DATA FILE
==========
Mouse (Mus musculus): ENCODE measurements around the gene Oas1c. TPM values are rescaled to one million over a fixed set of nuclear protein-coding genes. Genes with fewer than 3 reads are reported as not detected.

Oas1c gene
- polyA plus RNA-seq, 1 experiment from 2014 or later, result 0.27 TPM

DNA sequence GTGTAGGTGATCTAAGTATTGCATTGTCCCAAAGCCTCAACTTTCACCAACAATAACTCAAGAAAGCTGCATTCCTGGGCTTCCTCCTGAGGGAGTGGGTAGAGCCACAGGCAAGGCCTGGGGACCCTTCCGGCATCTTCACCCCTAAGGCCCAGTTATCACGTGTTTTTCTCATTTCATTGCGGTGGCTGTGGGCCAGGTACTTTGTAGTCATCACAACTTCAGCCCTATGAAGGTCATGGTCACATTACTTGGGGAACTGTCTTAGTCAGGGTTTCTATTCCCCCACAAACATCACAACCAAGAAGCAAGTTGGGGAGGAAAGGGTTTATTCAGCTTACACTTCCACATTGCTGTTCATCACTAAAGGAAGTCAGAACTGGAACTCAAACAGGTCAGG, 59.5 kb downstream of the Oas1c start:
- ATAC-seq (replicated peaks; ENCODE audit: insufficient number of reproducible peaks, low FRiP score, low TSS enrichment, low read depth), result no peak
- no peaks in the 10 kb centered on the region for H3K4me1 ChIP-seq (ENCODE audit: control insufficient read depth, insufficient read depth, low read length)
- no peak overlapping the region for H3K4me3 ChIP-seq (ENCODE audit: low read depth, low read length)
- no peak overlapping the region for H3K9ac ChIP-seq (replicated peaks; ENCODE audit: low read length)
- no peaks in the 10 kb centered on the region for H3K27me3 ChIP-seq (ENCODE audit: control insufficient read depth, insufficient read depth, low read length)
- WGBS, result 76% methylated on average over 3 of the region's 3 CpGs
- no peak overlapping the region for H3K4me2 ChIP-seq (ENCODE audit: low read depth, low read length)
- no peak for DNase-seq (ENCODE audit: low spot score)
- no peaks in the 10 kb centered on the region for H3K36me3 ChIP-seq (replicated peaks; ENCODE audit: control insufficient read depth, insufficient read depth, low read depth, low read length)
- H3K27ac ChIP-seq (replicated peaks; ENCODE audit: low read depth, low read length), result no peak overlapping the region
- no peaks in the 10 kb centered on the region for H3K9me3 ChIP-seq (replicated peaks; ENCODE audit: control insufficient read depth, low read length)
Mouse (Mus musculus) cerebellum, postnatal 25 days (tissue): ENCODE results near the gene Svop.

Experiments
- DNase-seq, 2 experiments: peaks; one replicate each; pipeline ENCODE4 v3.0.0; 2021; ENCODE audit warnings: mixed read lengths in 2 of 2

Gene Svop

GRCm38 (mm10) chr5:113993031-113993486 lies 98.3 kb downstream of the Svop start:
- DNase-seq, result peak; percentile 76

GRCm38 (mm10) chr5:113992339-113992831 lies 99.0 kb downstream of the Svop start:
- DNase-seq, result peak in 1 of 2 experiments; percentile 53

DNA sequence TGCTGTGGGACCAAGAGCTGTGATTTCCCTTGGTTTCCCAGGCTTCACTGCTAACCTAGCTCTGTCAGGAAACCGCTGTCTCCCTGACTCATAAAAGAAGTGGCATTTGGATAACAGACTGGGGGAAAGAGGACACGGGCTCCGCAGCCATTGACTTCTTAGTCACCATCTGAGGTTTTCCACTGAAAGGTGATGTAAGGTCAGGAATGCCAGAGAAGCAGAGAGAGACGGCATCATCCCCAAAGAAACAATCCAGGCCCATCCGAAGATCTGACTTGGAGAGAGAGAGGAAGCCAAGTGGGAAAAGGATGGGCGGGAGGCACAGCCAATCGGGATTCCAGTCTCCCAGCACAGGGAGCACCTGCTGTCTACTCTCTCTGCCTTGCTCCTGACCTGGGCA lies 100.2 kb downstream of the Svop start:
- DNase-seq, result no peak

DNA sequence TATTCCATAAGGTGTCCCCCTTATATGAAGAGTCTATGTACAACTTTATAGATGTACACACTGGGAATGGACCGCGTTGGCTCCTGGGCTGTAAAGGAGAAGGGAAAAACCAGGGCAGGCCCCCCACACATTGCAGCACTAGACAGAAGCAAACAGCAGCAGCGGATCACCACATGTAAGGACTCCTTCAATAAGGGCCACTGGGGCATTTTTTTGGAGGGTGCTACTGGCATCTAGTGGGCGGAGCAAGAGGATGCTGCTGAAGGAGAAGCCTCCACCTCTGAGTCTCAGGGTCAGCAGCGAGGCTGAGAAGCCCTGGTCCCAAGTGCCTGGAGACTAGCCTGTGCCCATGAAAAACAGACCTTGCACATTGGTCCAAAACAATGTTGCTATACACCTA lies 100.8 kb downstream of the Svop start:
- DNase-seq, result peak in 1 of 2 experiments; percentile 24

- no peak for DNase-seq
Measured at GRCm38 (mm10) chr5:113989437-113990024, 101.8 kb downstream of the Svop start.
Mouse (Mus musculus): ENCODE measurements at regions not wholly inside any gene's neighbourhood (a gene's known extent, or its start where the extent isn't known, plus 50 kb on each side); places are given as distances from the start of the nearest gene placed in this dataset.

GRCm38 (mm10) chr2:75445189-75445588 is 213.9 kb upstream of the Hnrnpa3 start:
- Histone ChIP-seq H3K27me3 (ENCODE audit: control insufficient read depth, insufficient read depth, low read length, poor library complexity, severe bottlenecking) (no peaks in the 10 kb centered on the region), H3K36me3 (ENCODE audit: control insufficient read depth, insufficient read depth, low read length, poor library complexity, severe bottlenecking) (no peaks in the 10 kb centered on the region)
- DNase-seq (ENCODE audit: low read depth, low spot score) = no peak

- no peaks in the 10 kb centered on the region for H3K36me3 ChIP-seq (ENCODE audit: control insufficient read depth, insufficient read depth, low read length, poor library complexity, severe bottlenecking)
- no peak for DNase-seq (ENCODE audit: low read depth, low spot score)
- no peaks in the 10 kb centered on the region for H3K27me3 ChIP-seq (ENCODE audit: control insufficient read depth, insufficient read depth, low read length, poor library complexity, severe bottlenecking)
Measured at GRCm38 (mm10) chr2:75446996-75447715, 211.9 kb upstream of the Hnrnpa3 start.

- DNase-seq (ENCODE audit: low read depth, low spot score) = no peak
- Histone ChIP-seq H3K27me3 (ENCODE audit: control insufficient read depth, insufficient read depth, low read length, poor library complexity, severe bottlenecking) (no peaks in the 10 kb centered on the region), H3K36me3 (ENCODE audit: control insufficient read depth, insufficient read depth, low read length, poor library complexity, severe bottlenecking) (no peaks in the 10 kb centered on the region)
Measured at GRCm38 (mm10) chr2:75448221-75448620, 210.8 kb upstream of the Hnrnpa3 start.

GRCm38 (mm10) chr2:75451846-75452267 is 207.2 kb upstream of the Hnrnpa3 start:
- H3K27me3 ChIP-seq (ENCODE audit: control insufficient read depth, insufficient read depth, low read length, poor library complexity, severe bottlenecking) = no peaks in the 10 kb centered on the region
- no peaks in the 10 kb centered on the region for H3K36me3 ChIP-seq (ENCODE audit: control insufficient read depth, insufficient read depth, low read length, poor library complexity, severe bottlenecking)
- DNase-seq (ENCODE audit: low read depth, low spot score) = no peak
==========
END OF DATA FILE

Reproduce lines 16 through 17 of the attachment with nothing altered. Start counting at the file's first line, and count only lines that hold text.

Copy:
Mouse (Mus musculus) cerebellum, postnatal 25 days (tissue): ENCODE results near the gene Svop.

Experiments